Most are short term perennials that are more often grown as biennials or, if they do not continue to perform through the dry warmth of summer, as spring annuals. Seed can be sown directly earlier in spring, but new plants may not bloom until the following spring. Plants that are grown in a greenhouse through winter, as well as self sown plants that grow though winter, should bloom in spring.
The famously spurred flowers can be just about any color; white, blue, purple, red, orange, yellow, pink and even pale green (fading to white). Most are combinations of two colors. Some varieties proudly bloom with frilly double flowers. The thin flower stems stand about a foot tall, with flowers facing slightly downward. The trifoliate and delightfully lobed leaves are like big lacy clover leaves.
There are countless species and cultivars of rhododendrons. Some have been in cultivation for centuries. Their big bold blooms are spectacular against a backdrop of their dark evergreen foliage. They prefer shelters spots, and some are happy to bloom in places that are too cool and too shaded for other flowers to bloom so well. They are so impressive that no one notices that they lack fragrance.
There is certainly a lot of variety among rhododendrons. Some are low mounding shrubs, while other can grow as small trees with open branch structure. Flowers can be white, pink, red, purple, blue or maybe even yellow or orange. Most flowers have some sort of pattern within the main color, but some are solid colors. Nonetheless, regardless of all the variety, we think that we can recognize a rhododendron when we see one.
Then there is Rhododendron occidentale, the Western azalea. The flowers are sort of recognizable as either big azalea flowers or lean rhododendron flowers, but are quite distinct from what we think of as familiar rhododendron flowers. The color range is very different too, with more white, marked with yellow, pink or orange. Even more surprising is that the bloom is quite sweetly fragrant!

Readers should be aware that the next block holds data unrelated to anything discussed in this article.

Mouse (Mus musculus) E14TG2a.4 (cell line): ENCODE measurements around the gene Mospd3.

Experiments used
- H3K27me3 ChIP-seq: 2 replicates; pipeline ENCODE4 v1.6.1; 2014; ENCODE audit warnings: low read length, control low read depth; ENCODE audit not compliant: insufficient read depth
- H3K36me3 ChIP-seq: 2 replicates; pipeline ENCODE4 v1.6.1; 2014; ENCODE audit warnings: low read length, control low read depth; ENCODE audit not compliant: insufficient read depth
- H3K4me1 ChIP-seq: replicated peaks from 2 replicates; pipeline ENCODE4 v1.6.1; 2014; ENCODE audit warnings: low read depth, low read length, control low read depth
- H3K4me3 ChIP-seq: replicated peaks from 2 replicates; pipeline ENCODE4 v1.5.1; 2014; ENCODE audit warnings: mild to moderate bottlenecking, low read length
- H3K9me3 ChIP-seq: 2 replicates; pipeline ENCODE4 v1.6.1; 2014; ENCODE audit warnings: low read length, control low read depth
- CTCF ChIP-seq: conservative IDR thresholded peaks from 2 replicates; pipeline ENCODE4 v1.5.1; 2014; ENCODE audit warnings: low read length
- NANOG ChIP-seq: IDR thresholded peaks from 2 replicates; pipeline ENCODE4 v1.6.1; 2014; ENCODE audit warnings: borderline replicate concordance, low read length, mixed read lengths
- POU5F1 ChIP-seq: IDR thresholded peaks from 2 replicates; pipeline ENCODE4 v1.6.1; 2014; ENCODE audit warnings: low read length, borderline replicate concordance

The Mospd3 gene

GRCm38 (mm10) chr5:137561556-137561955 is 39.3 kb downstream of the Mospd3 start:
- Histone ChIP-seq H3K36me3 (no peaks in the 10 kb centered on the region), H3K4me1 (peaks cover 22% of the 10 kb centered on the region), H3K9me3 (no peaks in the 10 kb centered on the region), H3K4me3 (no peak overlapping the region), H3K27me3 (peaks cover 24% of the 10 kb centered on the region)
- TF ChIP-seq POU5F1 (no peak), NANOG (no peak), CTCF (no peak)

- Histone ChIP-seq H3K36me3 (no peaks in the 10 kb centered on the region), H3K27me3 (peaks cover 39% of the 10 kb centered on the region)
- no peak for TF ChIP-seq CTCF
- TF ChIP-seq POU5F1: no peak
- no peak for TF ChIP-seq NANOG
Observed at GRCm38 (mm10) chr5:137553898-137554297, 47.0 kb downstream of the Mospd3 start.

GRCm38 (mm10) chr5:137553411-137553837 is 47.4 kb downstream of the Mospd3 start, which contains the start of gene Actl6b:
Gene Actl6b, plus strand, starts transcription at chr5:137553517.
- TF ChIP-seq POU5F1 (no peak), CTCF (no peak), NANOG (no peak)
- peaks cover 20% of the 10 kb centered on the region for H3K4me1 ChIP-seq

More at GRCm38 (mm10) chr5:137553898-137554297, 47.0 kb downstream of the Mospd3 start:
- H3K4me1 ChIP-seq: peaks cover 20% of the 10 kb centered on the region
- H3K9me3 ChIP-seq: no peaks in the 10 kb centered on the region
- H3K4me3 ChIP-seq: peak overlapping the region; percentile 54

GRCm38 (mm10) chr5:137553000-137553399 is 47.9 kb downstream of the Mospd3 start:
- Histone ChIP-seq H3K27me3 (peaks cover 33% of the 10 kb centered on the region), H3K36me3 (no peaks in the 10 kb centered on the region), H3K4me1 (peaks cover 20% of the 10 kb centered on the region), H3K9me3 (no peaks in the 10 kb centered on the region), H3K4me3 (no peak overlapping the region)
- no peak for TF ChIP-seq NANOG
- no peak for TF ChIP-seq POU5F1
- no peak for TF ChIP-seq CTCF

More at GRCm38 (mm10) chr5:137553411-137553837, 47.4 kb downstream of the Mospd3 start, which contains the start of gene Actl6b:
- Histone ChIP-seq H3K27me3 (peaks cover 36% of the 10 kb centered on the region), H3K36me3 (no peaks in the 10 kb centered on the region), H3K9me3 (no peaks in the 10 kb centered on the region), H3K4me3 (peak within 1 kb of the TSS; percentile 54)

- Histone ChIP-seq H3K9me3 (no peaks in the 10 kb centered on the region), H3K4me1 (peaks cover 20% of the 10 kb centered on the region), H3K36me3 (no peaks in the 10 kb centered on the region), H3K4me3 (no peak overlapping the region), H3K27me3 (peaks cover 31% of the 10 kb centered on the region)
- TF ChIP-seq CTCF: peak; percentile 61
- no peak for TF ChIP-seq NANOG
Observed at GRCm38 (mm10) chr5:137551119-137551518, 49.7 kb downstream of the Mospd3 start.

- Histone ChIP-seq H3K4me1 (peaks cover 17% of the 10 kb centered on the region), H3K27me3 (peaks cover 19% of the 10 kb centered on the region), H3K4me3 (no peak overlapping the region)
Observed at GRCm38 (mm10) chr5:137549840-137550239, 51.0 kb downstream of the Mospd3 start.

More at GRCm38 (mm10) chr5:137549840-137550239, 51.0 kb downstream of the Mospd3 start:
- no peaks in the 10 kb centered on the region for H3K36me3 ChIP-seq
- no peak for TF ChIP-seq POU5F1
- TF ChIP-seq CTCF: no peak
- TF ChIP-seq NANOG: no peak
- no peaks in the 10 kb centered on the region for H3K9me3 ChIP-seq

Foliage is also very different from what is expected from a rhododendron. Not only is it deciduous, but if well exposed, it can actually develop soft yellow, orange or brownish red color in autumn. Individual leaves are rather narrow and papery.
We have only a few Rhododendron occidentale at work. They are not as tolerant of the partial shade from the redwoods as the more familiar rhododendrons are. However, they do happen to be blooming exceptionally well this year, while the bloom of the more familiar rhododendrons is less impressive than it has been in many years.
There is something about the delicately intricate bloom and foliage of bleeding heart, Lamprocapnos spectabilis (formerly Dicentra spectabilis) that suits informal woodland gardens splendidly. Not only to they look like natural companions to small coniferous evergreens, but they are also quite tolerant of the acidic foliar debris, and to some extent, the shade that most conifers generate.
The small and distinctively heart shaped flowers hang vertically from arching limber stems in May or June. They can get as high as three feet if crowded, although they prefer to stay about two feet tall. The most popular varieties bloom with red or pink ‘hearts’ with white tails. ‘Alba’ blooms with white hearts. The palmately compound and lobed leaves are like soft light green anemone leaves.
Bleeding heart not only tolerates significant shade, but it prefers at least partial shade as the weather warms in spring. As the weather gets too warm and arid through late spring and summer, it is likely to defoliate and go dormant until the end of the following winter. Bleeding heart wants rich soil and regular watering too. The tender foliage is intolerant of traffic, so is best in the background.